The Bears practiced in pads for the first time on Tuesday, but the offense wasn’t as strong as the coaches were hoping for. It’s clear that Luke Gesty still has a lot of work ahead, as does Justin Fields. Here are your Wednesday morning Camp Notes.
#Bears 1st team offense was particularly bad in 2-minute offense today. Failed to move the ball really at all. Red zone 7 on 7 was also messy.
— Brad Biggs (@BradBiggs) August 2, 2022
- It’s important to remember that the offense is a work in progress. The same can be said of Fields. He has to unlearn a lot of the bad habits he picked up last year, and quickly understand the intricacies of the new offense. Right now, the coaches are more concerned with things like footwork, release time, and pocket awareness than they are with results. Things will ramp up pretty rapidly though. The Bears open the exhibition season with a game against the Chiefs in 10 days. The team will be on red alert if the offense is still struggling this much on August 13.
- Chicago’s biggest area of improvement from last season has been in the secondary. The unit got an immediate boost when the team selected defensive backs Kyler Gordon and Jaquan Brisker with its first two draft picks. But Jaylon Johnson and Eddie Jackson are playing with renewed vigor, too. Johnson said he and the rest of the secondary have been physical even without pads. “I feel like we all have something to prove,” Johnson said. “I feel like it’s bigger this year, more than ever, especially coming off of last year and all the things that were said. And then we have some new guys too, some new additions that also have to come and prove themselves. So, we’re all really trying to work together and we all want to win; we all want to do our best. But I mean, we all really got to come in and work together as one unit. And we all got to be hungry and push each other.”
- Head coach Matt Eberflus has made it clear that he’s experimenting with different combinations at multiple positions. That includes the secondary. Since the start of training camp, Gordon has been splitting reps between the outside and in the slot. After a temporary demotion to the second string, Johnson is the clear-cut favorite to be CB1 on the outside. Jackson and Brisker will start at safety.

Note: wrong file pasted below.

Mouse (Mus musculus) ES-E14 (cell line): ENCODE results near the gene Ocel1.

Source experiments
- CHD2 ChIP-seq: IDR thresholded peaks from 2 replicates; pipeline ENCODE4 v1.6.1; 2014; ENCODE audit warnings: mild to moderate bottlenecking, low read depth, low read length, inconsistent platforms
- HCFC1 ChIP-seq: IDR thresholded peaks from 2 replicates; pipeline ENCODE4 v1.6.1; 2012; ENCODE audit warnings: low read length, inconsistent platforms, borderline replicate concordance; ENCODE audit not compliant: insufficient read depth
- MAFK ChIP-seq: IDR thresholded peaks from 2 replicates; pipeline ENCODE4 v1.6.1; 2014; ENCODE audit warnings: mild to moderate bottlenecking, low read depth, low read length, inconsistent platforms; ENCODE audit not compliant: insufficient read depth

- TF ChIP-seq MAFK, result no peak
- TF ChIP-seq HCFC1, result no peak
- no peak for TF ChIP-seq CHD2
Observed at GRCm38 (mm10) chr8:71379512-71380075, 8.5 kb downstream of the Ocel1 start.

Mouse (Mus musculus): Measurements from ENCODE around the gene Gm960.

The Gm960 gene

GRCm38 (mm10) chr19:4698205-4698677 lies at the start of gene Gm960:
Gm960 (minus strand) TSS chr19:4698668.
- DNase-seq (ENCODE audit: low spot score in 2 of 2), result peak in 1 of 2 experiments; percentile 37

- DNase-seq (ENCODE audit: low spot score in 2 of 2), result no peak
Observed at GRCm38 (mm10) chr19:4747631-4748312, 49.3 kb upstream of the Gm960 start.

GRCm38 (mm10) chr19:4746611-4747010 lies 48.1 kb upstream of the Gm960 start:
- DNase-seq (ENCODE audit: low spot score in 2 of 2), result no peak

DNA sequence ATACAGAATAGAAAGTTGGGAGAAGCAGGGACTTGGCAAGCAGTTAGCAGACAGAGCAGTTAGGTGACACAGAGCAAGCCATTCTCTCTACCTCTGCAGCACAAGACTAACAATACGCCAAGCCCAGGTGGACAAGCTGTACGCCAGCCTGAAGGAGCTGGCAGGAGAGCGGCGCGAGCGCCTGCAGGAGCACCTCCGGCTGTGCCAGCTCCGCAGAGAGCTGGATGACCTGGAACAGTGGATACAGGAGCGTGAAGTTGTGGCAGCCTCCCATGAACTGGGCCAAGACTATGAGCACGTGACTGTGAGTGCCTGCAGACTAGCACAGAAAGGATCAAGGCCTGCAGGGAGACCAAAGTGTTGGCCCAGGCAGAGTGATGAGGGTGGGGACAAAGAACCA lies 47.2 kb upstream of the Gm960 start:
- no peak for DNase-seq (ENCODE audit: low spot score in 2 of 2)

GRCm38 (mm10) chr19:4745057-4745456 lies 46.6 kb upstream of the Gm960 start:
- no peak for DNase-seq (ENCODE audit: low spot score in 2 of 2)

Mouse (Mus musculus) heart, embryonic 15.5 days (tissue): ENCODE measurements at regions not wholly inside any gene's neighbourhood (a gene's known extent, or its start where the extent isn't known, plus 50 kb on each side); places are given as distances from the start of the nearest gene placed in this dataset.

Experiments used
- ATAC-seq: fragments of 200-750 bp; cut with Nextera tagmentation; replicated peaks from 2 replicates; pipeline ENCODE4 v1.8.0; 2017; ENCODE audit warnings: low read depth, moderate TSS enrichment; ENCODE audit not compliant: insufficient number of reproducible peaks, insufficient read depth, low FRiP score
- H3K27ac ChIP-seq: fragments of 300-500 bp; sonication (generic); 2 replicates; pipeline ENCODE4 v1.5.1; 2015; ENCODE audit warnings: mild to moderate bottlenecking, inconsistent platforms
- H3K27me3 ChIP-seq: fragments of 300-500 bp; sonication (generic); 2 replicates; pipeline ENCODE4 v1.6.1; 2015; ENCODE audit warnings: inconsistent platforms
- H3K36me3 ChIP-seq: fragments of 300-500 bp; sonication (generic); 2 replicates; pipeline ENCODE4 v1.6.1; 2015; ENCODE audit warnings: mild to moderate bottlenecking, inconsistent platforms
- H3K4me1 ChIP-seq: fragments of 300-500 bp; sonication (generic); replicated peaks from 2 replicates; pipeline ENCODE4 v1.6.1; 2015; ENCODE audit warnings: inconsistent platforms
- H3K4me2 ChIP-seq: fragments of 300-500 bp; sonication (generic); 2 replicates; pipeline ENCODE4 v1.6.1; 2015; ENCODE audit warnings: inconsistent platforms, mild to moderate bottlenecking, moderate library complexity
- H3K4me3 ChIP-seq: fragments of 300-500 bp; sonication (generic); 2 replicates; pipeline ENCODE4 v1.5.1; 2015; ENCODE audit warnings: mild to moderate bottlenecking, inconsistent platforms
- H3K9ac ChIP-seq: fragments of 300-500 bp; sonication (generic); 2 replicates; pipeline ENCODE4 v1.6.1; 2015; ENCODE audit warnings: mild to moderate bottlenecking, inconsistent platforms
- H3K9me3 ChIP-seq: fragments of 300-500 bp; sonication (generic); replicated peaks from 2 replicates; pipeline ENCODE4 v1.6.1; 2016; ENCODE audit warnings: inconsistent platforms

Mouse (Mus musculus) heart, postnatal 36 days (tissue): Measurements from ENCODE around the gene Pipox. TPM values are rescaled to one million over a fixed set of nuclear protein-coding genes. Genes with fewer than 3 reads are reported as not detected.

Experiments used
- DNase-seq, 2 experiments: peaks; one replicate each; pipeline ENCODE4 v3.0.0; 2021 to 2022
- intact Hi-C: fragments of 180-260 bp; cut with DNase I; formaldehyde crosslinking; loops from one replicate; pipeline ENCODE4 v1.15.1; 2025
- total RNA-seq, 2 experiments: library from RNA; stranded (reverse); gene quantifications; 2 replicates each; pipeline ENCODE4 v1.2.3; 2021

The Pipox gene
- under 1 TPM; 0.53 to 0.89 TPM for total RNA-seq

- The group has shown mad ball-hawking skills through the first week of practices and only Equanimeous St. Brown has been able to beat Johnson in one-on-one drills. Brown is 6-foot-5 and has a good 5-6 inches on the cornerback.
- Eberflus is displaying an intensity that Bears fans haven’t seen since the days of Mike Singletary. “You’ve got to feel it out,” the head coach said. “But we’ve got to be a hard team, though. We can’t live soft and play hard. You just can’t do it. That’s not the way football is.”
- Teven Jenkins took to Twitter to assure everybody that it’s silly to believe everything that has been written about him.
- By the way, and it’s becoming a daily mention, rookie Braxton Jones continues to impress at left tackle.
- Jones has been making believers of the Bears’ coaching staff since his first practice with the team.
— Chicago Bears (@ChicagoBears) August 2, 2022
- The Bears removed receiver Tajae Sharpe and cornerback Michael Joseph from the non-football injury (NFI) list and both are now eligible to practice. Safety Dane Cruikshank was removed from the NFI list earlier Tuesday.
- Have you ever seen the movie Swingers? There’s one scene where Mikey (played by Jon Favreau) gets a woman’s phone number, tries to leave a message, messes it up, and then completely melts down trying to relay what he really wants to say. It’s excruciating and unnerving to watch, and that’s being kind. I usually swear at the TV and I’ve seen it a million times. Anyway, that scene reminds me of Lori Lightfoot’s attempt to keep the Bears in Soldier Field. Striving to keep the team in a home they no longer want makes no sense at all to me, and it’s excruciating and unnerving to watch.
- Here’s your friendly reminder that the NFL’s oldest franchise has never owned its own stadium. That’s 102 years and counting.
- In case you are unaware, the woman Mikey met also plays Shane Falco’s girlfriend in the underrated football movie The Replacements. That’s actress Brooke Langton. Falco is of course played by Keanu Reeves, and Favreau stars in it too.